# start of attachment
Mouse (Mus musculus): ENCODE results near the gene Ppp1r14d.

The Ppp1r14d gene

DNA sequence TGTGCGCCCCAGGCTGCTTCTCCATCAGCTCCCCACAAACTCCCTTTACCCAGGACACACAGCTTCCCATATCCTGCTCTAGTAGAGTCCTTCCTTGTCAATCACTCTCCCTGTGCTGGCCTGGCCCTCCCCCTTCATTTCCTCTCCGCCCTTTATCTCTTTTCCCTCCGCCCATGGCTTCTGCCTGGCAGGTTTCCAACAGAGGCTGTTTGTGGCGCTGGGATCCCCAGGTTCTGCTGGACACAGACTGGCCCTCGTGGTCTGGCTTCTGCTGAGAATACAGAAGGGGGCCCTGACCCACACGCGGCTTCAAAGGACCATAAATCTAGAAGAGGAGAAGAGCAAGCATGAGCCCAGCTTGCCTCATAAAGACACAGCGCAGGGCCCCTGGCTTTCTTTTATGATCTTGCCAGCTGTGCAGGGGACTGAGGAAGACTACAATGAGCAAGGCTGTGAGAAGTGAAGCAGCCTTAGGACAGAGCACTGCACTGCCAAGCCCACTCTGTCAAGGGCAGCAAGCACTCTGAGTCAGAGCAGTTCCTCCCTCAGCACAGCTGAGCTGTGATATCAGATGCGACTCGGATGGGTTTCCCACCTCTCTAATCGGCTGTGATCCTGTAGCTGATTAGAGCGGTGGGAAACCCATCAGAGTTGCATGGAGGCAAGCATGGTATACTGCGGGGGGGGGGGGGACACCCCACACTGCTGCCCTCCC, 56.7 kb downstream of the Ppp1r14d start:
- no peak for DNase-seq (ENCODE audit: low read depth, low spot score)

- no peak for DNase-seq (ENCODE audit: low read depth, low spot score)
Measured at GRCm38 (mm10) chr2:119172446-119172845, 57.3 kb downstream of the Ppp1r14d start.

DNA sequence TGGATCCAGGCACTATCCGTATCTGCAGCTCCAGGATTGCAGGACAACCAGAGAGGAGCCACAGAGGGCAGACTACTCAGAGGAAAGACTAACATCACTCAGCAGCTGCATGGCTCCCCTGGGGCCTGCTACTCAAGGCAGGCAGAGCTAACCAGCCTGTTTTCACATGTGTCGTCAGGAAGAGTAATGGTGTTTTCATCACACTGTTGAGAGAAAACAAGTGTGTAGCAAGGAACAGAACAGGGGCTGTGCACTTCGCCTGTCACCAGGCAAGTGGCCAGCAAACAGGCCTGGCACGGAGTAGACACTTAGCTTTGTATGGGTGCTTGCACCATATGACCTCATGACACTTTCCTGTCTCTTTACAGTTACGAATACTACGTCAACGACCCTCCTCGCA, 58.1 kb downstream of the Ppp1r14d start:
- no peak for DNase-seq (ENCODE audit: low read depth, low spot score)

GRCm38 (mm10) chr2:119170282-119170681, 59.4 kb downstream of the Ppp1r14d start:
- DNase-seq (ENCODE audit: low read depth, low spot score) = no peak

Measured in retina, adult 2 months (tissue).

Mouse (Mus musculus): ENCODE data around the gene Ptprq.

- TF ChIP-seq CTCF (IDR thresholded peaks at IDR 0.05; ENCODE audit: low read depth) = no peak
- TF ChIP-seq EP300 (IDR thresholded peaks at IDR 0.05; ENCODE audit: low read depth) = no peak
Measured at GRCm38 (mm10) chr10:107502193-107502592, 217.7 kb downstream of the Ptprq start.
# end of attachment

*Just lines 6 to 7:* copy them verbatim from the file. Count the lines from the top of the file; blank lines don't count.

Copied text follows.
Measured at GRCm38 (mm10) chr2:119172446-119172845, 57.3 kb downstream of the Ppp1r14d start.

DNA sequence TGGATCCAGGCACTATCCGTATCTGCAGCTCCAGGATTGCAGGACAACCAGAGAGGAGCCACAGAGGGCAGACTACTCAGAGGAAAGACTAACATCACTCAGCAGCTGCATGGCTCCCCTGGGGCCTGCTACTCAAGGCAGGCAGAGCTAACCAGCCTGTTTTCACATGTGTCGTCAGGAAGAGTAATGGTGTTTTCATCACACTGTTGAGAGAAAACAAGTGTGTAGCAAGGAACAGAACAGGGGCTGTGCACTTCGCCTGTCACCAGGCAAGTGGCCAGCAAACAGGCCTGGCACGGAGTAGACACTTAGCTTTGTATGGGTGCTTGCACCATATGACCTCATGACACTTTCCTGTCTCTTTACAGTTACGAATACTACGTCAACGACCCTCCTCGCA, 58.1 kb downstream of the Ppp1r14d start: